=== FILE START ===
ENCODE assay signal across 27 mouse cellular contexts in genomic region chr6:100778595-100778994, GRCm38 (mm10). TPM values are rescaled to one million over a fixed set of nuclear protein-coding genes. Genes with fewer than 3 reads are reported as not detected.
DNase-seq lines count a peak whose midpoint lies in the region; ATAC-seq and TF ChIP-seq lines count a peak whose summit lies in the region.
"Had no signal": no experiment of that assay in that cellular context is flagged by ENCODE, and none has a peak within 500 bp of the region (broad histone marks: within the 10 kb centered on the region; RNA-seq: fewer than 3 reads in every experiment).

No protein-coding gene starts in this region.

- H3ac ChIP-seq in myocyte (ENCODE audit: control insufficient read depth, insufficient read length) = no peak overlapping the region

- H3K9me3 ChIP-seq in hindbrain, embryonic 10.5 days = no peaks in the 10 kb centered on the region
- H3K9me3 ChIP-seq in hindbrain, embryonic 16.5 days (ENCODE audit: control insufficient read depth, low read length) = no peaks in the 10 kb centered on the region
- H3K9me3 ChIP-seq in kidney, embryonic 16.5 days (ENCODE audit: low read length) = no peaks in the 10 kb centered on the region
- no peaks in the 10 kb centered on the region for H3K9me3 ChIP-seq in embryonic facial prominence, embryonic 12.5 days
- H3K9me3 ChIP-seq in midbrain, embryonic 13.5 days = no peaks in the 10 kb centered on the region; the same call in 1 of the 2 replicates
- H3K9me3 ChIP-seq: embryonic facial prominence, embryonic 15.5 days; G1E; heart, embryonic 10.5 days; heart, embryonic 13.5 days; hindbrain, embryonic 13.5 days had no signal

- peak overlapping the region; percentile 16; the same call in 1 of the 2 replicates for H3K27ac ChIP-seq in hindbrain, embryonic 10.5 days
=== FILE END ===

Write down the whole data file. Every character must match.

ENCODE assay signal across 27 mouse cellular contexts in genomic region chr6:100778595-100778994, GRCm38 (mm10). TPM values are rescaled to one million over a fixed set of nuclear protein-coding genes. Genes with fewer than 3 reads are reported as not detected.
DNase-seq lines count a peak whose midpoint lies in the region; ATAC-seq and TF ChIP-seq lines count a peak whose summit lies in the region.
"Had no signal": no experiment of that assay in that cellular context is flagged by ENCODE, and none has a peak within 500 bp of the region (broad histone marks: within the 10 kb centered on the region; RNA-seq: fewer than 3 reads in every experiment).

No protein-coding gene starts in this region.

- H3ac ChIP-seq in myocyte (ENCODE audit: control insufficient read depth, insufficient read length) = no peak overlapping the region

- H3K9me3 ChIP-seq in hindbrain, embryonic 10.5 days = no peaks in the 10 kb centered on the region
- H3K9me3 ChIP-seq in hindbrain, embryonic 16.5 days (ENCODE audit: control insufficient read depth, low read length) = no peaks in the 10 kb centered on the region
- H3K9me3 ChIP-seq in kidney, embryonic 16.5 days (ENCODE audit: low read length) = no peaks in the 10 kb centered on the region
- no peaks in the 10 kb centered on the region for H3K9me3 ChIP-seq in embryonic facial prominence, embryonic 12.5 days
- H3K9me3 ChIP-seq in midbrain, embryonic 13.5 days = no peaks in the 10 kb centered on the region; the same call in 1 of the 2 replicates
- H3K9me3 ChIP-seq: embryonic facial prominence, embryonic 15.5 days; G1E; heart, embryonic 10.5 days; heart, embryonic 13.5 days; hindbrain, embryonic 13.5 days had no signal

- peak overlapping the region; percentile 16; the same call in 1 of the 2 replicates for H3K27ac ChIP-seq in hindbrain, embryonic 10.5 days